Lessons Learned from the American Apprenticeship Initiative
Registered apprenticeship has traditionally experienced the most popularity in the skilled trades, and for several years was utilized at low and declining rates across the United States. Interest in expanding the use of registered apprenticeship began to increase as major successes using the model were observed in countries such as Britain and Switzerland, as well as in leading states such as South Carolina. In 2015, the U.S. Department of Labor made a historic and unprecedented investment in the future of the American workforce. The $175 million, five-year American Apprenticeship Initiative (AAI) grant program was the largest federal investment made to date in support of expanding registered apprenticeship in the United States, particularly into new sectors and more diverse populations. Its goal was to register at least 34,000 new apprentices in high-growth and high-tech industries such as health care, information technology (IT) and advanced manufacturing by 2020, especially from populations traditionally underrepresented in apprenticeship including women and people of color.
Since March 2020, the American economy has been under stress because of the coronavirus disease 2019 (COVID-19) pandemic, which occurred during the final half-year of AAI. In this environment, registered apprenticeship will continue to be an important long-term education and talent development strategy. A skilled workforce will be foundational to a strong and more equitable economic recovery, and registered apprenticeship provides a proven avenue through which to deliver that much needed talent. Registered apprenticeship is a workforce and education strategy that has enjoyed strong bipartisan support at both the federal and state levels.
To help governors and other state and federal policymakers expand access to registered apprenticeship as a workforce and education strategy, the National Governors Association Center for Best Practices (NGA Center) prepared Registered Apprenticeship Reimagined to share promising practices and lessons learned from AAI. This report includes strategies and examples of best practices that led to measurable results and attainment of grantees’ AAI project goals. The NGA Center staff gathered lessons learned from the AAI cohort through one-on-one interviews with grantees, data analysis, facilitated discussions at national meetings, monthly technical assistance activities and a roundtable of high-performing grantees.
Through this research, the NGA Center identified the following characteristics of grantees that met or came close to meeting their AAI goals, to develop a success factor framework for reimagining registered apprenticeship for new industry sectors and populations:
- Their projects prioritized sustainability from inception, creating partnerships and resource ecosystems that help their programs thrive in the long term.
- They used partnerships to incorporate a variety of perspectives and resources that can support programmatic success.
- They established simplified processes to help employer partners engage in registered apprenticeship.
- Their program structures provided flexibility based on employer feedback, industry demand and apprentice needs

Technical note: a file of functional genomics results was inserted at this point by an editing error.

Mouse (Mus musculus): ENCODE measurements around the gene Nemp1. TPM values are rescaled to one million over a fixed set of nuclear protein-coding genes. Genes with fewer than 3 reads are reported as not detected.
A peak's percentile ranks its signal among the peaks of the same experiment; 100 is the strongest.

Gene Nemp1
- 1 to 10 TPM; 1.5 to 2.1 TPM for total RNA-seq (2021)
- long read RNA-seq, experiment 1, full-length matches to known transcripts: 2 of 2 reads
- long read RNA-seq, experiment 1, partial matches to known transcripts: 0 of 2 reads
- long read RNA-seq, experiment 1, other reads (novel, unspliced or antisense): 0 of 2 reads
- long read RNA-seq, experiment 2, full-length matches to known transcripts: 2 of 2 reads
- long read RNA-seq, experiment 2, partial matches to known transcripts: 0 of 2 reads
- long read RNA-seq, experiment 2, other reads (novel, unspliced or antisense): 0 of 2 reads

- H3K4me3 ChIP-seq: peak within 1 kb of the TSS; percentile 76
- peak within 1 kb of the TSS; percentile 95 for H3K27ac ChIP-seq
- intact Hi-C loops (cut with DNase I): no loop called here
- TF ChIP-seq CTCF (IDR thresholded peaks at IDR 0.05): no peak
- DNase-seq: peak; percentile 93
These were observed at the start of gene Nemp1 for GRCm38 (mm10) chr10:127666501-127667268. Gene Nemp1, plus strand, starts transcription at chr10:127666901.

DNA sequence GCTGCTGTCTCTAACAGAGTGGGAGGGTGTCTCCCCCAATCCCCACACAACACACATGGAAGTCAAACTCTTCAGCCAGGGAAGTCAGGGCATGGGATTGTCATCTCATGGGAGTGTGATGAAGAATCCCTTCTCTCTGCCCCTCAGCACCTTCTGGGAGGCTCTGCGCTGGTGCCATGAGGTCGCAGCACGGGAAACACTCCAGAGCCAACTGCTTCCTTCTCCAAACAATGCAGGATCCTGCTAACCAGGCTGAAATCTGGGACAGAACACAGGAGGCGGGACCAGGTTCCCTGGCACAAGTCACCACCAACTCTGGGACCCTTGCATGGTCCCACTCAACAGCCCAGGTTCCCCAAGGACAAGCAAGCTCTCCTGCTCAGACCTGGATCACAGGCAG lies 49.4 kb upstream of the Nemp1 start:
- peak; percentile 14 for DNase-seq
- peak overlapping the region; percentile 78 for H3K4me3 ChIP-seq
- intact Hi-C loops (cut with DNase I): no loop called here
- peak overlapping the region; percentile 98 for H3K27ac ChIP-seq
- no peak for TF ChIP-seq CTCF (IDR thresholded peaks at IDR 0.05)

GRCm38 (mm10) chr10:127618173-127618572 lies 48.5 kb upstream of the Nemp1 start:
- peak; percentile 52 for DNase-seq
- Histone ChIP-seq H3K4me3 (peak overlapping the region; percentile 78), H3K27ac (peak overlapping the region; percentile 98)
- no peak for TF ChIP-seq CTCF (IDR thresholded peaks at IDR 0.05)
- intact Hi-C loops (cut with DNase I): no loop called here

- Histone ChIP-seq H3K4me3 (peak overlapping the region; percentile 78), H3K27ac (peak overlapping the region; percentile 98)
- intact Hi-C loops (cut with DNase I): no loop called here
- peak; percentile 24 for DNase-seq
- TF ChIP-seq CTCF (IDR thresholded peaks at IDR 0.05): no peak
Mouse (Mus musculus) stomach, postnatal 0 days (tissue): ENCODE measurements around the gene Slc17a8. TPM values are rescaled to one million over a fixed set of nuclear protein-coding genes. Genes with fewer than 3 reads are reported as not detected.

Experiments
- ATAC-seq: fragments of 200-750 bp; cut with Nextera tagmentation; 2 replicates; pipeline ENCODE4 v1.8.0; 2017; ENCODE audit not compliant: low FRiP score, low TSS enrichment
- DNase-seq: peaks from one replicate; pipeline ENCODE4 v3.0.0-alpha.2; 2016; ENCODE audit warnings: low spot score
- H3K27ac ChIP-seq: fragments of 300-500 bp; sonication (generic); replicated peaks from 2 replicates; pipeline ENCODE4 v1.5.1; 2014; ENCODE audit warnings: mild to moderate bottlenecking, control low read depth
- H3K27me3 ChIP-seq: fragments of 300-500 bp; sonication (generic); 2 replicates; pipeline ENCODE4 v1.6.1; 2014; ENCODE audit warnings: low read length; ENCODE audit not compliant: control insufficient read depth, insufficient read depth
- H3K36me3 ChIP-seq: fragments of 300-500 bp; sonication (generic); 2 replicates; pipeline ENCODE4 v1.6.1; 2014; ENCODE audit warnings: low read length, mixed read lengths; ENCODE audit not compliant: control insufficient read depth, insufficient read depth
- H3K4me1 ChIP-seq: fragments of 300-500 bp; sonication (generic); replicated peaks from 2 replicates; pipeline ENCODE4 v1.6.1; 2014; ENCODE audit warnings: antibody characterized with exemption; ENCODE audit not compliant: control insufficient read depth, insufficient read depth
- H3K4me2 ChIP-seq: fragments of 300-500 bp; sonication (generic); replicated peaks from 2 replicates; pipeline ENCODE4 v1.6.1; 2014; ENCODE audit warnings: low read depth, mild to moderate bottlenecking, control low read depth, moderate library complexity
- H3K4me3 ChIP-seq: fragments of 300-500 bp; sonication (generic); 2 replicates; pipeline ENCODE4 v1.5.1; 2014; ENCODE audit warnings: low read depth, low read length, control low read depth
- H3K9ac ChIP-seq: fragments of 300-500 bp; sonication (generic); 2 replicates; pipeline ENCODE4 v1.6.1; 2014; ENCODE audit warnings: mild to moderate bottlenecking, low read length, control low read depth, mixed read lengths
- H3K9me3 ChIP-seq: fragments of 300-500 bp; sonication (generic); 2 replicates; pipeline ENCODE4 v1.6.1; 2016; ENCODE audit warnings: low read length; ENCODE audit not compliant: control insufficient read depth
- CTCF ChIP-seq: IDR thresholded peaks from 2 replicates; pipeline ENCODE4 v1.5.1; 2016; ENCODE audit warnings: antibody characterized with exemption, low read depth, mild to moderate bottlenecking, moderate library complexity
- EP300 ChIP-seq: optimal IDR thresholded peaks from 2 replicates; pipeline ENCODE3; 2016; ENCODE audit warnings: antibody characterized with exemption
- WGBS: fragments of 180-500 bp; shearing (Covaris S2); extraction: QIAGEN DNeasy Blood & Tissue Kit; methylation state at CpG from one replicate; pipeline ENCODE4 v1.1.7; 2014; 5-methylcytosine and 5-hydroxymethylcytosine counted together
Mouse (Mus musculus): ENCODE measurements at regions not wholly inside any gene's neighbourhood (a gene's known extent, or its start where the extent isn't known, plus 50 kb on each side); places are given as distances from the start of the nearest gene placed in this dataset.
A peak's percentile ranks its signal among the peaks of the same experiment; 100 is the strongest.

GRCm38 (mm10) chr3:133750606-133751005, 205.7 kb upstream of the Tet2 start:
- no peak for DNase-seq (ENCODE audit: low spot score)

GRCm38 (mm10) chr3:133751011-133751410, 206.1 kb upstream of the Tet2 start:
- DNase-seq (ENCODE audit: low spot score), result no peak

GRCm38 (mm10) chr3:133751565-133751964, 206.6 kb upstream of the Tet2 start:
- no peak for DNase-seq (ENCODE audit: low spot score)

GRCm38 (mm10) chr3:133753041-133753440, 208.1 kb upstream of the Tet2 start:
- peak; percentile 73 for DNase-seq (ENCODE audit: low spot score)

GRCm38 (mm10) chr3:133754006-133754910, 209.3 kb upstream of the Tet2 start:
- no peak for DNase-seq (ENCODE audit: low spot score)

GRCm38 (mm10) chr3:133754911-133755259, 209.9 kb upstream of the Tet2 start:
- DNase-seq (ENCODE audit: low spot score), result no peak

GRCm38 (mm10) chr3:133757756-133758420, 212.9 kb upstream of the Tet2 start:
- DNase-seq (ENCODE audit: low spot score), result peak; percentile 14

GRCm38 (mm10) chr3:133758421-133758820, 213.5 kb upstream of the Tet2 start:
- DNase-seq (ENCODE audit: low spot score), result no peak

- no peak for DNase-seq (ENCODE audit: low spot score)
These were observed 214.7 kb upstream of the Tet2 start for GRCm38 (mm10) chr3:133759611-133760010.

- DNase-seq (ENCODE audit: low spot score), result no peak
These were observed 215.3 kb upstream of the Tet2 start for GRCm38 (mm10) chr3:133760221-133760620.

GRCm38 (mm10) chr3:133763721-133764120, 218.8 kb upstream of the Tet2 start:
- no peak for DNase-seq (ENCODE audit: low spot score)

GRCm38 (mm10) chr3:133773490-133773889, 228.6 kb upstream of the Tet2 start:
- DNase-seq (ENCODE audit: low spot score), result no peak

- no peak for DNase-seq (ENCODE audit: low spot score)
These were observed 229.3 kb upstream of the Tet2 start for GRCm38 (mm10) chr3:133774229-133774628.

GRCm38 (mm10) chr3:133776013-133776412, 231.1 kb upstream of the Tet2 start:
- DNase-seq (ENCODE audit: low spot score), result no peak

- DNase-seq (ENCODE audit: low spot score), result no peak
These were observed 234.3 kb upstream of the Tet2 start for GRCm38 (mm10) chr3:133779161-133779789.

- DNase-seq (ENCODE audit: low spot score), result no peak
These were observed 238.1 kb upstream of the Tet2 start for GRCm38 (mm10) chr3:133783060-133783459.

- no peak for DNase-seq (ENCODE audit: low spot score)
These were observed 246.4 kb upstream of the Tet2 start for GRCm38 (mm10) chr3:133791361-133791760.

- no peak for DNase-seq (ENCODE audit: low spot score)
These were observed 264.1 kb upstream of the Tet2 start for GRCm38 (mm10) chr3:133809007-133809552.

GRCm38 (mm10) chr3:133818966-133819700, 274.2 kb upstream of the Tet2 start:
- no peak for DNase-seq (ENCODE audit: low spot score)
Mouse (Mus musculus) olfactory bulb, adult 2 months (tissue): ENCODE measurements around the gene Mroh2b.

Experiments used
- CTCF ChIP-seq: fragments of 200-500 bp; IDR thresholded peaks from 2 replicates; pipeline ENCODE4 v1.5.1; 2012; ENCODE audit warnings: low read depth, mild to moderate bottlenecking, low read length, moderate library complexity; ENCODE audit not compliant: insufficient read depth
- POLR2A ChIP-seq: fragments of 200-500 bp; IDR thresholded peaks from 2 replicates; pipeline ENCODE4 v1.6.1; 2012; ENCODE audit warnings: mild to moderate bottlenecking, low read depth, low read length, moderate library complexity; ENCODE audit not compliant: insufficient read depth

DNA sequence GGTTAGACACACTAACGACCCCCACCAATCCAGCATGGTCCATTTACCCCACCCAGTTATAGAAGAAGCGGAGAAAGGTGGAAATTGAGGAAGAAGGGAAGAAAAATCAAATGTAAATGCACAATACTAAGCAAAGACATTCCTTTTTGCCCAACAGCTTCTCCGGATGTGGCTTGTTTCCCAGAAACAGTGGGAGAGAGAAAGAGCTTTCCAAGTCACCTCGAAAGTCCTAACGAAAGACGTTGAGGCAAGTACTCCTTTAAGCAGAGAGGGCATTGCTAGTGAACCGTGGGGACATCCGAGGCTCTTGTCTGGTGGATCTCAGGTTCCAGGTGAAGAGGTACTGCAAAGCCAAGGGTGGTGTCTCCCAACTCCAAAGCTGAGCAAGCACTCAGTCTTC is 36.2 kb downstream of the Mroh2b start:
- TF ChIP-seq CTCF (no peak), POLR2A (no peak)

“I was underemployed, working menial low-paying jobs. One right after the other. I worked the overnight shift. I made less than 10 dollars an hour… There was no upward movement. That was my future. That is no longer my future thanks to the grant-funded program. Now, I know that I will graduate as a nationally certified pharmacy technician. It means that I will be able to get into the workforce with a career… and I can provide a good quality of life for my family.”CVS Health pharmacy technician from Dallas Community College, partner of AAI grantee Houston Community College
AAI grantees successfully grew the RAP model into new industries and extended it to more diverse populations. AAI grantees included a variety of state and local agencies, postsecondary educational institutions, labor unions, industry associations, local workforce boards and nonprofit organizations (NPOs) in partnership with business and other community representatives. Each grantee partnership was awarded between $2 million and $5 million to build new programs or expand preexisting programs in high-growth occupations that had not previously taken advantage of the apprenticeship model, with a focus on engaging underserved populations. Each grantee identified target populations based on the regions and industries in which the grantee operated.
As of June 2020 the 44 AAI grantees initiated 2,019 new programs, registered 24,675 apprentices, of which 14,486 were from underrepresented populations, and served a total of 34,238 participants through their registered apprenticeship programs as well as pre-apprenticeship programs and other related activities. As of June 30, 2020, 4,680 individuals have completed an AAI-supported RAP, a number that is expected to grow as many of the RAPs created and expanded as a result of AAI will continue after grant completion.
Governors and state and federal policymakers are encouraged to reference this report when deciding which types of organizations, programs or apprenticeship-building activities to support. Likewise, organizations interested in developing quality apprenticeship programs can learn from the experiences of the AAI grantees and the promising practices outlined in this report.